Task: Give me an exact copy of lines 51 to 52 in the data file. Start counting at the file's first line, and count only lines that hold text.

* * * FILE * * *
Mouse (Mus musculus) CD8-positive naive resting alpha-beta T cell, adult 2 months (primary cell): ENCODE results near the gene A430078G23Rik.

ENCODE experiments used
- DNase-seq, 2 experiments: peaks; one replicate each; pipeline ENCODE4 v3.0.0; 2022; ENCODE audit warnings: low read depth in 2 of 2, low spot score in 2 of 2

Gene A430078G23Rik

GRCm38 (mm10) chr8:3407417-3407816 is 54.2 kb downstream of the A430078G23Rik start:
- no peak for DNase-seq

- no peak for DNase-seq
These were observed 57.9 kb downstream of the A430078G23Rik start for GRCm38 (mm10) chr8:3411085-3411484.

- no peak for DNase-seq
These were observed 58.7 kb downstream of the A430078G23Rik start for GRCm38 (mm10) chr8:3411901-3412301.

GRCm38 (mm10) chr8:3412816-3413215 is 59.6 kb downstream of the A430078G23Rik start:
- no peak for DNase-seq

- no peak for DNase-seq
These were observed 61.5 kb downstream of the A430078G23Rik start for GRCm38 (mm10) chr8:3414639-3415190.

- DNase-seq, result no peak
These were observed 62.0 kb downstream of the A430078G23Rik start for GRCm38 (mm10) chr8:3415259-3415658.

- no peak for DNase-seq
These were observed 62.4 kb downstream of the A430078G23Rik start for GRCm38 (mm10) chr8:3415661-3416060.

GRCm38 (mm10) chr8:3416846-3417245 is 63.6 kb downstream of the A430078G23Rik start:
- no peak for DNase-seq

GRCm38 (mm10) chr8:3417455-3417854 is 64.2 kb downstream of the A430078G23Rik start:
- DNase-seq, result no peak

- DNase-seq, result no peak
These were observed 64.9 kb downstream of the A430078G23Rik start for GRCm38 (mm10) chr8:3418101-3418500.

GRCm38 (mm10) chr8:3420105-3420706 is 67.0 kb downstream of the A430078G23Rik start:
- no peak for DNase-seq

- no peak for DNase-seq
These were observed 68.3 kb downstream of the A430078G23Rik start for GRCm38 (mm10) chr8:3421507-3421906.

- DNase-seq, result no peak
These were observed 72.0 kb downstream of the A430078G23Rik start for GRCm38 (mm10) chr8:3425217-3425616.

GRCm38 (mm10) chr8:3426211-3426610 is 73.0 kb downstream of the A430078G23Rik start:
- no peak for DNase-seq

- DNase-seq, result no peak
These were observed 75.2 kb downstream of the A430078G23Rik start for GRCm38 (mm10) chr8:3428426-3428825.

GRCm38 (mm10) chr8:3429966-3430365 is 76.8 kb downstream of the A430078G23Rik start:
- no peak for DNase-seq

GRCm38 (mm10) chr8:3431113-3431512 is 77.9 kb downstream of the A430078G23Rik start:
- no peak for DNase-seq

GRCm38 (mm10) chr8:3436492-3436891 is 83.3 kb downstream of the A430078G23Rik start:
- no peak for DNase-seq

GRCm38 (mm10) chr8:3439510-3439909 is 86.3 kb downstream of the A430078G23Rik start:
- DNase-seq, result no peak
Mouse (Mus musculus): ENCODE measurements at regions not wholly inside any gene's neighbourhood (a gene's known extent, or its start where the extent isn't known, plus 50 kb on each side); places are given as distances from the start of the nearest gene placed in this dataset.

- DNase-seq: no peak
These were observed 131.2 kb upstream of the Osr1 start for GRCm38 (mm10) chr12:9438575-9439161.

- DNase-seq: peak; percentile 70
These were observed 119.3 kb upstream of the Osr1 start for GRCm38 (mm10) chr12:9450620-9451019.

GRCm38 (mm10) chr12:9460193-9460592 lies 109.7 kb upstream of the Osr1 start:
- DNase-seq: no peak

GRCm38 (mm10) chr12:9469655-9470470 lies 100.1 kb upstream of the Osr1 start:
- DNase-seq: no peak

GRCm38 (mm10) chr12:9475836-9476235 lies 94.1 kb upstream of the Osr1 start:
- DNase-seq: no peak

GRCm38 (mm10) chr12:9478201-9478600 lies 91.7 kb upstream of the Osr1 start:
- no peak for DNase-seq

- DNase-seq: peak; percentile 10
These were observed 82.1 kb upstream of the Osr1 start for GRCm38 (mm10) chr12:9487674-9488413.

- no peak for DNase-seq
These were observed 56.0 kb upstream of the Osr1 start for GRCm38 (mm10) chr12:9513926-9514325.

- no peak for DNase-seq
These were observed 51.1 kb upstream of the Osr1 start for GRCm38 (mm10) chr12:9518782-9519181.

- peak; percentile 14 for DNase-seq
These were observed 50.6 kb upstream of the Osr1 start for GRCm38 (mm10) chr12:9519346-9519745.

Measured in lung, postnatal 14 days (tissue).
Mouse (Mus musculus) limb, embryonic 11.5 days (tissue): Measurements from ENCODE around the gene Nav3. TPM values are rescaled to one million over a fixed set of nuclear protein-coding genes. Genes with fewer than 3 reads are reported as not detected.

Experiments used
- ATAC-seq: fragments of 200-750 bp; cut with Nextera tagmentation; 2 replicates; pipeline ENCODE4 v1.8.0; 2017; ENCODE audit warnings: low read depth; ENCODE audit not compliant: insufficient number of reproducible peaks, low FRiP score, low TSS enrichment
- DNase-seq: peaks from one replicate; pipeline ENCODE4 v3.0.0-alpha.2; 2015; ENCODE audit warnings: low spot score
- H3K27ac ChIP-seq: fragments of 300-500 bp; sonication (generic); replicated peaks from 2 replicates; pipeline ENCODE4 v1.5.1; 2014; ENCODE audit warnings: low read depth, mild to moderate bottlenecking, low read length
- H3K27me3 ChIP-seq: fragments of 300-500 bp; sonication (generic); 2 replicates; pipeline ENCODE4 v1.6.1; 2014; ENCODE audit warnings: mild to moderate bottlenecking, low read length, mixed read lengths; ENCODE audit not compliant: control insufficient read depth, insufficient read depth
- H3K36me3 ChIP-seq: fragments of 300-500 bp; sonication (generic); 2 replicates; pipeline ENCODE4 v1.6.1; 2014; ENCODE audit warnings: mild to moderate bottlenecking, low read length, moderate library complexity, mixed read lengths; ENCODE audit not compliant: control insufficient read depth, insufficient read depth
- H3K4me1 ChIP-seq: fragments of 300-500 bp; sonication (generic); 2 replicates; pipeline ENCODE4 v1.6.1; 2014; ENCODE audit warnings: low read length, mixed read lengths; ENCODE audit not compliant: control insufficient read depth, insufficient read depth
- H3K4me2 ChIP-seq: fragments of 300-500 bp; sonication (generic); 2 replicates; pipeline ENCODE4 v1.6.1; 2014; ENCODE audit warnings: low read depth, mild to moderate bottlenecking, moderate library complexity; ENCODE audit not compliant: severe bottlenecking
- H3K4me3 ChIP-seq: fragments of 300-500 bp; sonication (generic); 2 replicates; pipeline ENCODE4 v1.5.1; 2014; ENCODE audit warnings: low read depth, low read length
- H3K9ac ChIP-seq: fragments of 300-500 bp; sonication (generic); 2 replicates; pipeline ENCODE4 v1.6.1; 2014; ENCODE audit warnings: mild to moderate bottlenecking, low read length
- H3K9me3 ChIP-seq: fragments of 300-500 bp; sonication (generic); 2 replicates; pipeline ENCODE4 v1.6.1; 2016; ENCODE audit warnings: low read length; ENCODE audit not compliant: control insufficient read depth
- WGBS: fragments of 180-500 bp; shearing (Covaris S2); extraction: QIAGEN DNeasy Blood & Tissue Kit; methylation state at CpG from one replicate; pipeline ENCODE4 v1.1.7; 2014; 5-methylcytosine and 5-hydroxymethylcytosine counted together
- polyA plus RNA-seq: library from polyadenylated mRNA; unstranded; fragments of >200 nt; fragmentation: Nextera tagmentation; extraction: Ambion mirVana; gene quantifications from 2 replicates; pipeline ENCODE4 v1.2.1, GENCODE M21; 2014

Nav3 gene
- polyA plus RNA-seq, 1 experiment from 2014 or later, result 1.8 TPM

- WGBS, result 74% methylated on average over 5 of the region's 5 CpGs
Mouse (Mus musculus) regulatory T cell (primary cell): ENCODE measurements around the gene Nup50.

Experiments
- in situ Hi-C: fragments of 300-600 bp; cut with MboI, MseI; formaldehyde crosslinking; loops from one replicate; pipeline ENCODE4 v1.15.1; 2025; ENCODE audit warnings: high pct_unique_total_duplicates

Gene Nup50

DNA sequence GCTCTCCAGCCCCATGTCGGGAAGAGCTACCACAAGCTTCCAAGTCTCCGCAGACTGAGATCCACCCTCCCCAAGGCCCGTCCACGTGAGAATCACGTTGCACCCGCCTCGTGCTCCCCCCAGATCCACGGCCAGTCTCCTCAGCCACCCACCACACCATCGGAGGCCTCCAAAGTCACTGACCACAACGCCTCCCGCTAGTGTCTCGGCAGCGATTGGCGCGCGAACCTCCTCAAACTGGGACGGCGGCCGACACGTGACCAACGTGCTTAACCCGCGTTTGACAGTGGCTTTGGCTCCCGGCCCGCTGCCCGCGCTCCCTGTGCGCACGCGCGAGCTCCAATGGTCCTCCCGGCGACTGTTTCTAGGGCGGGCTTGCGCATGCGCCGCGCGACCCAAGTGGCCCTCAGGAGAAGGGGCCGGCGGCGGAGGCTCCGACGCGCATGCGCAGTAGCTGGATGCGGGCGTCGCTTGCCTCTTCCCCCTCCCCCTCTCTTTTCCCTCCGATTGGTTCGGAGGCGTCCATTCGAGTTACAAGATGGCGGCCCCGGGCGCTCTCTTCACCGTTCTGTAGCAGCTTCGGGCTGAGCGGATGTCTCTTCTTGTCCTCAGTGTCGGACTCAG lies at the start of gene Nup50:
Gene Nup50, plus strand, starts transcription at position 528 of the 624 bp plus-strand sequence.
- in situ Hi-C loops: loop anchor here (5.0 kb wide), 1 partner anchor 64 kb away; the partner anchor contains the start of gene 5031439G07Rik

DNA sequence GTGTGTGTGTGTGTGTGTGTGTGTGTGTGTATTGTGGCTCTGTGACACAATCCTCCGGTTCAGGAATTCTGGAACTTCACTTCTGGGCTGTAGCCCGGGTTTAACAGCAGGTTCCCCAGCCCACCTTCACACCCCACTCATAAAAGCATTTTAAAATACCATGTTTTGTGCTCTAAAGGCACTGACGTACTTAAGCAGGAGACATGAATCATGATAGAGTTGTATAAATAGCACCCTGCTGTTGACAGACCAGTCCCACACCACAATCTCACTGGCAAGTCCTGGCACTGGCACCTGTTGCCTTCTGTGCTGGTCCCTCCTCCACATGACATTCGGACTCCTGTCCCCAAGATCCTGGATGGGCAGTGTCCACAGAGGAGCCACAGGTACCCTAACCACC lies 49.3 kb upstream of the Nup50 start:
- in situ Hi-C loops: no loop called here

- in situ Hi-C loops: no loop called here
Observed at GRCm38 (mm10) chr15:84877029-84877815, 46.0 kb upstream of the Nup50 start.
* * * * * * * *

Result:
- DNase-seq: no peak

GRCm38 (mm10) chr12:9475836-9476235 lies 94.1 kb upstream of the Osr1 start: